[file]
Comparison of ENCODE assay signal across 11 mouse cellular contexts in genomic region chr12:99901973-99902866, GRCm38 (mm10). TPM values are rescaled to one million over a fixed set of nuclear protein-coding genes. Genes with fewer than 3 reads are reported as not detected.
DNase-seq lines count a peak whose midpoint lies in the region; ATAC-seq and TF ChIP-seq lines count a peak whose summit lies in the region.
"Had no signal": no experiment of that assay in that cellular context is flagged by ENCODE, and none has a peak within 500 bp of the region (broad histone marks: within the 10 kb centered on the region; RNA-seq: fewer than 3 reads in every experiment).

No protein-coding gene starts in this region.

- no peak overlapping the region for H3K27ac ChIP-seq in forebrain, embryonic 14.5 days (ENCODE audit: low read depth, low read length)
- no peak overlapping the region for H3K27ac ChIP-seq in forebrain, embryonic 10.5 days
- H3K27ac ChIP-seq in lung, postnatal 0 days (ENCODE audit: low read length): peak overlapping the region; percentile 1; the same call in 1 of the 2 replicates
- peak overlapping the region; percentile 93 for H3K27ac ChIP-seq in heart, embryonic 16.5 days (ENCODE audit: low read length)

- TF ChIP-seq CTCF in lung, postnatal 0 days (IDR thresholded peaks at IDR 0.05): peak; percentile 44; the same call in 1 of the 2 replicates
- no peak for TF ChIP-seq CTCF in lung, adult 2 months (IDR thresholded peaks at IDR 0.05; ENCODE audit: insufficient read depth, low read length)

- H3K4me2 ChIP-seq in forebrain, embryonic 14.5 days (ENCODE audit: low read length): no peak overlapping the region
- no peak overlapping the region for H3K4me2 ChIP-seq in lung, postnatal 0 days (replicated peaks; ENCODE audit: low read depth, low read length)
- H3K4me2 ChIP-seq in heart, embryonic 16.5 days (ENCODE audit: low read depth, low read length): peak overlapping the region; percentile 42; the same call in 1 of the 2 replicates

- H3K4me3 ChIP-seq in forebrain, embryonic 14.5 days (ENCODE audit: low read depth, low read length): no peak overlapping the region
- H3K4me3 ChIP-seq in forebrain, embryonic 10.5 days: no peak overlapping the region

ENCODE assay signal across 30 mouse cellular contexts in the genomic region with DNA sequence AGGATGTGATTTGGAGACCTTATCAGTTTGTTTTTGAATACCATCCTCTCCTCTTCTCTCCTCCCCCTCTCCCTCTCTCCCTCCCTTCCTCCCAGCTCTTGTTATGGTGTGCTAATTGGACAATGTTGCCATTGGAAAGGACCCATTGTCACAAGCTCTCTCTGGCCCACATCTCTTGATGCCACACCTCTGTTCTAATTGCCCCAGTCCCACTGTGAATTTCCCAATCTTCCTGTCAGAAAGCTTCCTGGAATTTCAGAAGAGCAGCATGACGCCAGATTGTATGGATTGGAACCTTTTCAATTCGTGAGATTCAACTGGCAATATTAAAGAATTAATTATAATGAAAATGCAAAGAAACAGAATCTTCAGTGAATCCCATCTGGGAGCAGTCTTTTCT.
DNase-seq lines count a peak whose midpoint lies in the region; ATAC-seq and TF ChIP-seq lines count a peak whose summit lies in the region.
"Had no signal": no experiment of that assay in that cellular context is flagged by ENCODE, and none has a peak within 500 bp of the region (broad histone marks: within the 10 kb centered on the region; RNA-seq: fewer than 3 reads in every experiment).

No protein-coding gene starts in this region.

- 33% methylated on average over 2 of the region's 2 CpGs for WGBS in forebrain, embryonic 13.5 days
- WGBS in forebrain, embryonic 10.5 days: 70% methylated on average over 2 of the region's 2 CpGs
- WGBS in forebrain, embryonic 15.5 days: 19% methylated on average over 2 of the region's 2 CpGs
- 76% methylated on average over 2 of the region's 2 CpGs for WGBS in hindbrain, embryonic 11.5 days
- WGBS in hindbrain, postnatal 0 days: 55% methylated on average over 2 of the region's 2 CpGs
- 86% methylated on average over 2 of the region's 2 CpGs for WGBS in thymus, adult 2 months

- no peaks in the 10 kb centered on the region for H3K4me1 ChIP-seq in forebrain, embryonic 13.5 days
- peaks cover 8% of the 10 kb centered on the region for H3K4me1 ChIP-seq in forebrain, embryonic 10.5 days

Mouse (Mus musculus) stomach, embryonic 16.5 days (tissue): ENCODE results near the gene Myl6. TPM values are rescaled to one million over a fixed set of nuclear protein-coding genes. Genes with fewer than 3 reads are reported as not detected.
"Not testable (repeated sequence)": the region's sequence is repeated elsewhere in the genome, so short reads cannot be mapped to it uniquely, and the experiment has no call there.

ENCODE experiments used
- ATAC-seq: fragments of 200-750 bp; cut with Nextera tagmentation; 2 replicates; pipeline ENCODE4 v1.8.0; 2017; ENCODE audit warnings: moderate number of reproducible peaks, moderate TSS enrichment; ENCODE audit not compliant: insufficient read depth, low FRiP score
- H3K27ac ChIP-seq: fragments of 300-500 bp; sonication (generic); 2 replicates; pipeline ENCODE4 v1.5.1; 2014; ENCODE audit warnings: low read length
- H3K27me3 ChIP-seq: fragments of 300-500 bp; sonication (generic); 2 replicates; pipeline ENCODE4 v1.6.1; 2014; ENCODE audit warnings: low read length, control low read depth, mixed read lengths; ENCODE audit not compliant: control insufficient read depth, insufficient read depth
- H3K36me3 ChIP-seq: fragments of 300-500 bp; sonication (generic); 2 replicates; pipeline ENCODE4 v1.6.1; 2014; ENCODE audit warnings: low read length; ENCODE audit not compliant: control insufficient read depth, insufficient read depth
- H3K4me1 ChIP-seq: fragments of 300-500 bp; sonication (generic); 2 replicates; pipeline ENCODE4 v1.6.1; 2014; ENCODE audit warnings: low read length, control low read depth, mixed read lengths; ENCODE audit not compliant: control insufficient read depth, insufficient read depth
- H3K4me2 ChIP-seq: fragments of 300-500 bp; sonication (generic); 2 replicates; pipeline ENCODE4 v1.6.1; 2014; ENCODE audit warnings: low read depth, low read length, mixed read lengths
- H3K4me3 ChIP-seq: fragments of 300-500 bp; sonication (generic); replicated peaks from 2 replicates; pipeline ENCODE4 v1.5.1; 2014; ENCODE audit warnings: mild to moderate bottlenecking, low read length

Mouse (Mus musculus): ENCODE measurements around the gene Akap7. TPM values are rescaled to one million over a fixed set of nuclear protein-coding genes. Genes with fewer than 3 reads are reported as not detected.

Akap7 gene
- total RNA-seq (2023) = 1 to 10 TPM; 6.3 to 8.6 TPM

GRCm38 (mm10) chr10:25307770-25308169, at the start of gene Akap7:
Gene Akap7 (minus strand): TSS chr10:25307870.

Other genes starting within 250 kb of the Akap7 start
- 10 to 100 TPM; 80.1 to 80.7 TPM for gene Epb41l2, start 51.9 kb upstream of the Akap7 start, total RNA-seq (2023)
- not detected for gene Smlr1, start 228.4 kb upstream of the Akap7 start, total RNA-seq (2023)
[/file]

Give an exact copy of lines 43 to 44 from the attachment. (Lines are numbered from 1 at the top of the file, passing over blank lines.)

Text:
Other genes starting within 250 kb of the Akap7 start
- 10 to 100 TPM; 80.1 to 80.7 TPM for gene Epb41l2, start 51.9 kb upstream of the Akap7 start, total RNA-seq (2023)